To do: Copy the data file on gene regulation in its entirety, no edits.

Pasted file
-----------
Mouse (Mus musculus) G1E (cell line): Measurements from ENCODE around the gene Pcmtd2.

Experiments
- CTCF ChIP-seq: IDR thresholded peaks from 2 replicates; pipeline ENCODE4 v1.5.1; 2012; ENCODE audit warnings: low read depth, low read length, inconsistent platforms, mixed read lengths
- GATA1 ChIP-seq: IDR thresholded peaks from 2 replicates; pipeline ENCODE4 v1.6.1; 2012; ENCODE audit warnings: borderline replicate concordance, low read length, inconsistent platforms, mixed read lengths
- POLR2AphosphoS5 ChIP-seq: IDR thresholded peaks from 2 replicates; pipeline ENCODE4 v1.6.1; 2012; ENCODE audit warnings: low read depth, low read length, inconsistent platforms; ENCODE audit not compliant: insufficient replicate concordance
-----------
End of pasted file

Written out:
Mouse (Mus musculus) G1E (cell line): Measurements from ENCODE around the gene Pcmtd2.

Experiments
- CTCF ChIP-seq: IDR thresholded peaks from 2 replicates; pipeline ENCODE4 v1.5.1; 2012; ENCODE audit warnings: low read depth, low read length, inconsistent platforms, mixed read lengths
- GATA1 ChIP-seq: IDR thresholded peaks from 2 replicates; pipeline ENCODE4 v1.6.1; 2012; ENCODE audit warnings: borderline replicate concordance, low read length, inconsistent platforms, mixed read lengths
- POLR2AphosphoS5 ChIP-seq: IDR thresholded peaks from 2 replicates; pipeline ENCODE4 v1.6.1; 2012; ENCODE audit warnings: low read depth, low read length, inconsistent platforms; ENCODE audit not compliant: insufficient replicate concordance